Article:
National Archives releases thousands of JFK assassination documents


The National Archives on Thursday released thousands of previously classified documents collected as part of the government’s review of the assassination of President John F. Kennedy in 1963.

The cache of more than 13,000 documents is the second of two dumps of documents related to the JFK assassination that President Joe Biden ordered last year when the White House postponed a public release due to the Covid pandemic. -19.

“[T]he profound national tragedy of President Kennedy’s assassination continues to resonate in American history and in the memories of so many Americans who were alive on that terrible day; meanwhile, the need to protect records relating to the assassination has weakened over time,” the White House said in a memorandum Thursday.

“It is therefore essential to ensure that the United States government maximizes transparency by releasing all information contained in the files relating to the assassination, except when the strongest possible reasons advise otherwise.”

Biden said in the memo that the National Archives and other agencies have until May 2023 to review the remaining private documents. After that, “any information withheld from public discourse that the agencies do not recommend for continued deferral” will be released by June 30, 2023.

The Kennedy assassination sparked a whirlwind of questions from the public and scholars, numerous conspiracy theories, and reflexive secrecy from the government.

Researchers have warned that it will likely take days to sift through the thousands of documents with a fine-toothed comb to ensure there are no new clues surrounding the assassination or new historical information about the operations of the CIA and FBI in the 1960s.

But for many lawmakers and transparency advocates, releasing all remaining documents is about restoring trust in the workings of government. Public polls have long shown that a majority of Americans do not believe the Warren Commission’s official conclusion that Kennedy was killed by one man, Lee Harvey Oswald, acting alone.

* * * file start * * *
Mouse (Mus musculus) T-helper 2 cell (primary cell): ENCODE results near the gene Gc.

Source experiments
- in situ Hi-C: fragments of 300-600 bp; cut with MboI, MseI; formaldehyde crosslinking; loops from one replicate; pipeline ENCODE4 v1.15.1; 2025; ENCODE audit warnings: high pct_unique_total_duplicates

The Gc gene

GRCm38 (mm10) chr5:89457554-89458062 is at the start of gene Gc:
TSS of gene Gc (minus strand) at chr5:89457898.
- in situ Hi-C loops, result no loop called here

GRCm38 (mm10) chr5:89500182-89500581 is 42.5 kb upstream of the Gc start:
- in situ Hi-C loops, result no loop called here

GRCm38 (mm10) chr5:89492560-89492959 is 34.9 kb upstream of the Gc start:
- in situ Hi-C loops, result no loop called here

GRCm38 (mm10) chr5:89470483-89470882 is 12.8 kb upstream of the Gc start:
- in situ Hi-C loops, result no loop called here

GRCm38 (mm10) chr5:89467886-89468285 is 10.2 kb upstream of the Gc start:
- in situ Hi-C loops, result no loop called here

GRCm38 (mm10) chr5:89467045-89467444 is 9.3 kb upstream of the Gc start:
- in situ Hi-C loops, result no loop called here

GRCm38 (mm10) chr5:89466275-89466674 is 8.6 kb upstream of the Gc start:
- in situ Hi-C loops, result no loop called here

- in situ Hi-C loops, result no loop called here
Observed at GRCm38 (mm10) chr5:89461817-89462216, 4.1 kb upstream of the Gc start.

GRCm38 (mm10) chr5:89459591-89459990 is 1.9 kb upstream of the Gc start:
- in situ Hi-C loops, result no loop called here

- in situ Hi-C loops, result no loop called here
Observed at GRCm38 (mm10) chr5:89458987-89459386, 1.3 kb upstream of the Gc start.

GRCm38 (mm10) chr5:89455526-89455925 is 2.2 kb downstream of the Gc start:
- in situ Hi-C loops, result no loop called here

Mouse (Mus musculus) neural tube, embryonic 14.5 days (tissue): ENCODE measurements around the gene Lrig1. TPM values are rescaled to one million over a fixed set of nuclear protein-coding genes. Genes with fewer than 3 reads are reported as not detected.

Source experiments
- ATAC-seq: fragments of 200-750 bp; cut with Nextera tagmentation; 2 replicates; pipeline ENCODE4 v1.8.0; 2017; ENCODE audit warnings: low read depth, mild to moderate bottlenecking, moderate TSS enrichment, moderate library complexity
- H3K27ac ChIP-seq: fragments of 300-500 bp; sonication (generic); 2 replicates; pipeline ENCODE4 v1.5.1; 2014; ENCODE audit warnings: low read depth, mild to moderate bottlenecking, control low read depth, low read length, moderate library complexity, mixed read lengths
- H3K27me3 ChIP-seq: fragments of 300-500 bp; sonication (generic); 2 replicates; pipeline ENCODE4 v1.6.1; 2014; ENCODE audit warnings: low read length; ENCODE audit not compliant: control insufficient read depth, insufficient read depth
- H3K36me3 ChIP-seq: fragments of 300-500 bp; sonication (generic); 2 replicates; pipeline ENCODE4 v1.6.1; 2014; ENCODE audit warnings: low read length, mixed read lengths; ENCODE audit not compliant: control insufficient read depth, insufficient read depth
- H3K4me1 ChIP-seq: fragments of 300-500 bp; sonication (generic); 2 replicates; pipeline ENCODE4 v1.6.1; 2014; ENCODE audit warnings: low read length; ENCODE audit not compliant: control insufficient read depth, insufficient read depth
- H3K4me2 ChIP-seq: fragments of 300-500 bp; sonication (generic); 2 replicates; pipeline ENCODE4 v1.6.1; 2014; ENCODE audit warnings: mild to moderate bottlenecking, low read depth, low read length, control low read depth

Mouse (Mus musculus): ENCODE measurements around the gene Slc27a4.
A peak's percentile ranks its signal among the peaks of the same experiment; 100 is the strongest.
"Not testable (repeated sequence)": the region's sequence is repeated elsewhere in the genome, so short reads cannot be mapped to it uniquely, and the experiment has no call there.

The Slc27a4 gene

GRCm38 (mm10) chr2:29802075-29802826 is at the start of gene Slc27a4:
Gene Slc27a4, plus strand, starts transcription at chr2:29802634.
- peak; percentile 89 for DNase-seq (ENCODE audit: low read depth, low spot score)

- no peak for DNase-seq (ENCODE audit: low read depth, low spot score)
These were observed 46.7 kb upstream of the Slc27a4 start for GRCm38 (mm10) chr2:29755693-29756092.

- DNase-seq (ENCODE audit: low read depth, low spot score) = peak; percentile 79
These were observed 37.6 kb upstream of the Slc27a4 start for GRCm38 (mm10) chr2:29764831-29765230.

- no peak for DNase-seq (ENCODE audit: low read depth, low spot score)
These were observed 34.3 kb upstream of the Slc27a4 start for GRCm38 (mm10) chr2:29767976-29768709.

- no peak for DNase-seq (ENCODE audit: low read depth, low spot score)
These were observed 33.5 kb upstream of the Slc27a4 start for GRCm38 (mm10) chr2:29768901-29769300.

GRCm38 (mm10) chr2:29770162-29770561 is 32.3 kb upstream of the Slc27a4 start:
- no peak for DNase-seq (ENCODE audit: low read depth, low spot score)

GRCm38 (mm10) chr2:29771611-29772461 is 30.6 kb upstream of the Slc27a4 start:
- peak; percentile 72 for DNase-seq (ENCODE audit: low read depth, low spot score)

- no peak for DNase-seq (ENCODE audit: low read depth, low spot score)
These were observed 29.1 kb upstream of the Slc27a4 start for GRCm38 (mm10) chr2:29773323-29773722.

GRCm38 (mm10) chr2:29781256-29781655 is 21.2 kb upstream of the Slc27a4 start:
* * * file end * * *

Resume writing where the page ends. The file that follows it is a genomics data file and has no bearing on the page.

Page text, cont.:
Larry Sabato, author of “The Kennedy Half Century: The President, Assassination, and Lasting Legacy of John F. Kennedy,” told CNN that while there may be hidden gems throughout the document’s release, nothing will change. what happened on that day in 1963.

“It won’t change history,” he said of the recently declassified documents. “It’s not. I guarantee you.”

He added that if people are looking for evidence to support conspiracy theories that Oswald did not act alone in Kennedy’s murder, or that the CIA was involved in some way, they wouldn’t. will not find here.

“The truth is not that Oswald was part of a plot to kill Kennedy,” he said. “The truth is that this assassination was preventable and could have been prevented and should have been if the CIA and FBI were doing their job. Really, that’s it. That’s serious, but you’re not going to find the names of other conspirators here.

And while there may not be earth-shattering revelations about what happened on November 22, 1963, Sabato noted a document dealing with Oswald’s time in Mexico City, which says the United States was leading a “highly secret” wiretap center with the president of Mexico, not even known to Mexican law enforcement. He also identified a National Archives and Records Administration document that said as of this month, 28 recordings from the JFK collection remained “unlocated.”

Admissions like these are what fuel conspiracy theories, Sabato said.

“If you’re conspiratorial, you think, ‘Aha! There were important documents containing key information and they conveniently “lost” them. Now, that may be true. But I would say the odds are huge that they just got lost. I mean, there’s so much paper,” he said.

Over the years, millions of documents have become public, providing researchers with the opportunity to look not only at records related to the Kennedy assassination, but also at a variety of other subjects, from life and murder of Dr. Martin Luther King Jr. Cold War moments.

In 1992, Congress passed the John F. Kennedy Assassination Records Collection Act, in part because of the furor caused by Oliver Stone’s conspiratorial film “JFK.”

The law said all assassination records had to be made public by October 2017, but former President Donald Trump and now Biden have allowed multiple deferrals on the advice of the FBI, CIA and other intelligence agencies. national security. Trump eventually released tens of thousands of documents, the majority of which include at least some redactions.


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